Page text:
The side effect of this new company, these busy, bodiless ghosts in my phone, is that I am learning efficiency from them. I have been working a lot with print, paper and stationary recently and the presence of these videos has coincided with this (I imagine this is my recent print-oriented Google search terms curving them towards me in my algorithms) – and out of the corner of my eye I watch the order with which they conduct their journaling and I feel as though I am catching it, and implementing it in my own work.

It is slow, and not oriented towards purchasing things – more organising what I already have in a way that is pleasing. Developing tiny rituals around my creativity that I previously never really had time for. Using the stickers I’d been saving, needlessly, for a special occasion on my work-notebook instead. Every page is a special occasion for these journallers, so why not me, too? Why work on plain paper when you could stick a flower in the corner and make it feel a bit better?

These are channels of dedicated aesthetes. They pour themselves a cup of herbal tea, stir it with a small, clinking spoon, and they sit and make empty journals beautiful. Often they don’t write in English, which is an even greater relief to me: there is a boundary, a privacy there. I can’t really see them, they can’t really see me, but there is this gorgeous illusion forged between us at this desk.

I have exactly the kind of company I need: an impersonal, sensory company. I admire these women so much in their own sense of boundaries, too. I do not have to feel anything when I watch them, only that I am less alone. I recognise how absolutely inhuman this sounds, too, to say that I am filling my desk with ghost-women who craft beautiful things but ask nothing of me. Like this is a kind of digital gothic in itself, which is why I am compelled to write about it, like a confession, like what the hell have I come to?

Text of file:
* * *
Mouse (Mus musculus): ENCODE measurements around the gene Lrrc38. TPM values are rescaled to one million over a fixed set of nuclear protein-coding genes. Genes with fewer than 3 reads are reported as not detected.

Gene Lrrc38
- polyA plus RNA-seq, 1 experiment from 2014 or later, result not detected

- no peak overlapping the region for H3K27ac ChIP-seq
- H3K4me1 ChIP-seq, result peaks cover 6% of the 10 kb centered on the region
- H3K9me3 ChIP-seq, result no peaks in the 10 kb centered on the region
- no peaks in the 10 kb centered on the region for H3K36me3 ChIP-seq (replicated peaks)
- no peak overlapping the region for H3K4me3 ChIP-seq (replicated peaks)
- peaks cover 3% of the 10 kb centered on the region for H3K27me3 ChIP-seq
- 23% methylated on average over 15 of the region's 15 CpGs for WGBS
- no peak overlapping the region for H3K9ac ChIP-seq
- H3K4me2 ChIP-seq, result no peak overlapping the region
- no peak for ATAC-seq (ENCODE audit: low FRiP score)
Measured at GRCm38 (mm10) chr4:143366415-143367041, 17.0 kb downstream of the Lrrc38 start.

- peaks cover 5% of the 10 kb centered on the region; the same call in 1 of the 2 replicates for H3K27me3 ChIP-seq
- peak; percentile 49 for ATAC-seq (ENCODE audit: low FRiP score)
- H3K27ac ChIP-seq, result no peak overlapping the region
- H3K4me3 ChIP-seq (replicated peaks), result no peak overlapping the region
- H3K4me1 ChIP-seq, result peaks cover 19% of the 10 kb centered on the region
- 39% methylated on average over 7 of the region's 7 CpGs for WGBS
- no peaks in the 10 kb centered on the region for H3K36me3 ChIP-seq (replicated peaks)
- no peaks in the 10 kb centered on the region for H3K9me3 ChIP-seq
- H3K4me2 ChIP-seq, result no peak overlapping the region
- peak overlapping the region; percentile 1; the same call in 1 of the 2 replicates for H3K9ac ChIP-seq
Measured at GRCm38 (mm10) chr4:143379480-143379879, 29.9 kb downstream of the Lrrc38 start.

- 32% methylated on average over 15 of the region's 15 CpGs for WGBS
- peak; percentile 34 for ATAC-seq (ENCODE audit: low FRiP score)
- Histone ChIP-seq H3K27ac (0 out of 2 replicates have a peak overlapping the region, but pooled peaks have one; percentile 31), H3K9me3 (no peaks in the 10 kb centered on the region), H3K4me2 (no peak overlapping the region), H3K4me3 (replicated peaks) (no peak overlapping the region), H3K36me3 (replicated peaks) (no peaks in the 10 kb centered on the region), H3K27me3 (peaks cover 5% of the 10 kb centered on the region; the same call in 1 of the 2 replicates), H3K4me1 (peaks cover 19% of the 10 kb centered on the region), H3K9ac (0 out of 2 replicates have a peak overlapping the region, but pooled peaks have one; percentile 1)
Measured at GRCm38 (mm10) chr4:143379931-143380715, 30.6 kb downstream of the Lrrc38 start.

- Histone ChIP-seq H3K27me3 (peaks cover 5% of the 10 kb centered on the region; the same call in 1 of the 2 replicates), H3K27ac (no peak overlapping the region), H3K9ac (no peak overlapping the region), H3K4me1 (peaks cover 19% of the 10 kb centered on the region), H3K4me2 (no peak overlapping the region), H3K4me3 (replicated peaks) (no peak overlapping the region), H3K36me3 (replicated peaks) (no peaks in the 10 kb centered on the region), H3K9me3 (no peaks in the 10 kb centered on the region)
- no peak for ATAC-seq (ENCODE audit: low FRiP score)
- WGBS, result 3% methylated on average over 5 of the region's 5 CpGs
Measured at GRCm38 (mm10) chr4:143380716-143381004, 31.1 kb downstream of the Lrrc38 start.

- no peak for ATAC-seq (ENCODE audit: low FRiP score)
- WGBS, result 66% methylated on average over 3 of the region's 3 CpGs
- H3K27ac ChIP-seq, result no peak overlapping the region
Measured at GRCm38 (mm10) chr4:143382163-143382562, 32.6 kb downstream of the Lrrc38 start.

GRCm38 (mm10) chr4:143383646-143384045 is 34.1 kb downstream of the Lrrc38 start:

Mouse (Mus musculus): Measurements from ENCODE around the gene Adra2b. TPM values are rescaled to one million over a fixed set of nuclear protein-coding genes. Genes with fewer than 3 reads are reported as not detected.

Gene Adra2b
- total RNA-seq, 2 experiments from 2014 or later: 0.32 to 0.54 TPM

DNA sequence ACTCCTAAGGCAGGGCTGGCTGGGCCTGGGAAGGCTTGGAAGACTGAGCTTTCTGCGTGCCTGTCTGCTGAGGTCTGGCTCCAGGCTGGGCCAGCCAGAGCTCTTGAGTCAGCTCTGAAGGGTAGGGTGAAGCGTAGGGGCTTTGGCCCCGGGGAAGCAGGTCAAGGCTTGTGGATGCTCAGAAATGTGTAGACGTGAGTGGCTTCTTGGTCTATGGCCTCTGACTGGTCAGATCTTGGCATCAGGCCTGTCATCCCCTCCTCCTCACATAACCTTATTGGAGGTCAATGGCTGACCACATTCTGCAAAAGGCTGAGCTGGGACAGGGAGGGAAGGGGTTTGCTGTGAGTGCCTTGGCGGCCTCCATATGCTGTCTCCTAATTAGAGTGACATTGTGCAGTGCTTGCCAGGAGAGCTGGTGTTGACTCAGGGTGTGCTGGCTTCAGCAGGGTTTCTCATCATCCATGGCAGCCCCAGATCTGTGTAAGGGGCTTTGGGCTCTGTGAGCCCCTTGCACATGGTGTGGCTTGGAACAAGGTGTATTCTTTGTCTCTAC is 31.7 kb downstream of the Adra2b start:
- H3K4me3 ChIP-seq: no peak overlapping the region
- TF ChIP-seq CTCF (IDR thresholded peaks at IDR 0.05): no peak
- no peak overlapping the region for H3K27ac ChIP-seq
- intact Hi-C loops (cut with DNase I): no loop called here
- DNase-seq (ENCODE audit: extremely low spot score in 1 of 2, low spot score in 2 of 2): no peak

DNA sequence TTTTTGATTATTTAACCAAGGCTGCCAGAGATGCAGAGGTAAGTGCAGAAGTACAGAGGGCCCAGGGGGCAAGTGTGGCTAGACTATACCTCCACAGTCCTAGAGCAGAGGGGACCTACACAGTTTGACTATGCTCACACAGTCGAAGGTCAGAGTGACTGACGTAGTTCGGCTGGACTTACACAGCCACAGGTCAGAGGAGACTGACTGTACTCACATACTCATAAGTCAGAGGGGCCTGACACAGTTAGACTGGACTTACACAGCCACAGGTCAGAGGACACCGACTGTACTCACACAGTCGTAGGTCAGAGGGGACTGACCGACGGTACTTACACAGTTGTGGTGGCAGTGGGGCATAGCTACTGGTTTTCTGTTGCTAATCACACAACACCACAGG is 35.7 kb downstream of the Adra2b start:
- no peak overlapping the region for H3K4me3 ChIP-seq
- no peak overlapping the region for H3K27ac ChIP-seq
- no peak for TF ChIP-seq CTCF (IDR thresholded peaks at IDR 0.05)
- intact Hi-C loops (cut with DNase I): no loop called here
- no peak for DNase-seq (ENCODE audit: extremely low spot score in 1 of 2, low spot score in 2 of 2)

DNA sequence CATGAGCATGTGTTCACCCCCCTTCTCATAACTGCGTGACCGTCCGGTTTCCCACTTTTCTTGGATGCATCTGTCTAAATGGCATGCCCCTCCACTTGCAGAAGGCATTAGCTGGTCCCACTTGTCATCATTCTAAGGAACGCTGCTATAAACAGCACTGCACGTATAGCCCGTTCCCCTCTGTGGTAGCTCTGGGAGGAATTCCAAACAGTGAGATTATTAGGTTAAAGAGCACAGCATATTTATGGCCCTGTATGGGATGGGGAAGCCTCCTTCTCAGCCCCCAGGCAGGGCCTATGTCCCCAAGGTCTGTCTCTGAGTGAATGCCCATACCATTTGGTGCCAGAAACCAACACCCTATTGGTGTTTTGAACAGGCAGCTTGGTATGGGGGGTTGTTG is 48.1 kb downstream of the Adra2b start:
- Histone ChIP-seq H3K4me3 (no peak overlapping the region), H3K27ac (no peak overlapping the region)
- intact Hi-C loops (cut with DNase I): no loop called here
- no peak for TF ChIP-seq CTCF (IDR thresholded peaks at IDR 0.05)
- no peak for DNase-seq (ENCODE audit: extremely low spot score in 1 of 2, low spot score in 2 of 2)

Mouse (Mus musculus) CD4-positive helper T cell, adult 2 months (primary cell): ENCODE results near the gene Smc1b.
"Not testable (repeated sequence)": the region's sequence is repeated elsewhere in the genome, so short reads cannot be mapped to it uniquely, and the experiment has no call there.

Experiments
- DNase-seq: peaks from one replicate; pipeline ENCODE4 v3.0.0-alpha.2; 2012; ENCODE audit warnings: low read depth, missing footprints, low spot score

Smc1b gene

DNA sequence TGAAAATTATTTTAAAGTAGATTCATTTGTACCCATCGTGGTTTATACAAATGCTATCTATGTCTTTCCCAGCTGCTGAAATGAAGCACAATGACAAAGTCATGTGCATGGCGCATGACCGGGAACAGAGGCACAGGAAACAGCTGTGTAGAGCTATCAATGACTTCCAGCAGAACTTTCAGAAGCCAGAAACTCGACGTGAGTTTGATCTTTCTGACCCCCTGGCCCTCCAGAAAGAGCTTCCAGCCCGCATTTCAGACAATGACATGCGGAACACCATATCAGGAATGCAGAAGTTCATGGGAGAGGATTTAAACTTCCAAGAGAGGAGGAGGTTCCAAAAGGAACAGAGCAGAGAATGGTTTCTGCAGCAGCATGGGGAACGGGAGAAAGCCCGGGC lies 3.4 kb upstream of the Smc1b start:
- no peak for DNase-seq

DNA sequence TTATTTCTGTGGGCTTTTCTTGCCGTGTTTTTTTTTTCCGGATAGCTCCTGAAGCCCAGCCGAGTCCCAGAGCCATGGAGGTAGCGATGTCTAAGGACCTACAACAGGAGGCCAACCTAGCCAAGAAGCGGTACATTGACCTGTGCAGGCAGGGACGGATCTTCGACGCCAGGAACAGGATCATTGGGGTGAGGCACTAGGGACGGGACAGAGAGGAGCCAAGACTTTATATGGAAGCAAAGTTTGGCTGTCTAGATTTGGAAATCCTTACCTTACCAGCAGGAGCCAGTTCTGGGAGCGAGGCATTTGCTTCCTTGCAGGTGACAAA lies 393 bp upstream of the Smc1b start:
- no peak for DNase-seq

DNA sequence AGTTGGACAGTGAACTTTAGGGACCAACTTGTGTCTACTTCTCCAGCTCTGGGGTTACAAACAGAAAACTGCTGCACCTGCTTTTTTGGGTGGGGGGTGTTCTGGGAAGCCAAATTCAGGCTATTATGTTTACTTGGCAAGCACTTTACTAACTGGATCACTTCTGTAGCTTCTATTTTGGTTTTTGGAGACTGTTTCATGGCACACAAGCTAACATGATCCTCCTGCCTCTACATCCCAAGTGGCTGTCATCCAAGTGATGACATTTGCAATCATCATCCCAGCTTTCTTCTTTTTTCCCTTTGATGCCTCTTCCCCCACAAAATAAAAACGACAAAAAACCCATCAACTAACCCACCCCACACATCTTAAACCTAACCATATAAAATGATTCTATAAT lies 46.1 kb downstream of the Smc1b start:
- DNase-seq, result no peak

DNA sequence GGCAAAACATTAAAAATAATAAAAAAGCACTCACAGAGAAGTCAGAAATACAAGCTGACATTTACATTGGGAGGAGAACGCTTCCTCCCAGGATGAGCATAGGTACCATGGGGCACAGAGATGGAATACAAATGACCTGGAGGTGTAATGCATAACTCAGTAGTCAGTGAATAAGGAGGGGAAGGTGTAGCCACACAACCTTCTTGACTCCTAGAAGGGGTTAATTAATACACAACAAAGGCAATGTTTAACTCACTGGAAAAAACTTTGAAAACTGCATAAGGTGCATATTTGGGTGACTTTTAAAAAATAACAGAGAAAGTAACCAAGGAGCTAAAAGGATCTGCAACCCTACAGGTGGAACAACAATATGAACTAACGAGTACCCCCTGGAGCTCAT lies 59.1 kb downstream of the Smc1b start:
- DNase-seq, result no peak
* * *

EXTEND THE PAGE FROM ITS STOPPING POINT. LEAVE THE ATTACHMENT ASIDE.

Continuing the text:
But I am not alone in my love of these journallers: hundreds of thousands of people watch them fill their notebooks. They are a strain of Youtube celebrity of their own, a subculture which I have only scraped the surface of. I’m still in the first blush of love with them, the first weeks of their company. They do not give me what the office before gave me: a sense of camaraderie, growing friendship, iced coffee, chicken nuggets on a Friday, a place where I could pull my headphones out and say ‘Is this a stupid idea?’ and get rebuffed for being self- deprecating, and affirmed in a realistic manner for whatever it was I had come up with.

One of the girls will take off their headphones and say what they are thinking, what they are watching, what they want for lunch. We talk, we fall silent, we make things in the same room, at the end of the day we peace out and go home. I think what I had there was rare and healthy and I hope after all this, we can raise the barn we had once more. I do not know when that is going to be, but until then I curl around my laptop at home and my phone beside me displays a faraway desk and a girl I don’t know, working away, taking the edge off the hard, jagged edge left behind when the world just stopped.

Images from a selection at and


Leave a Reply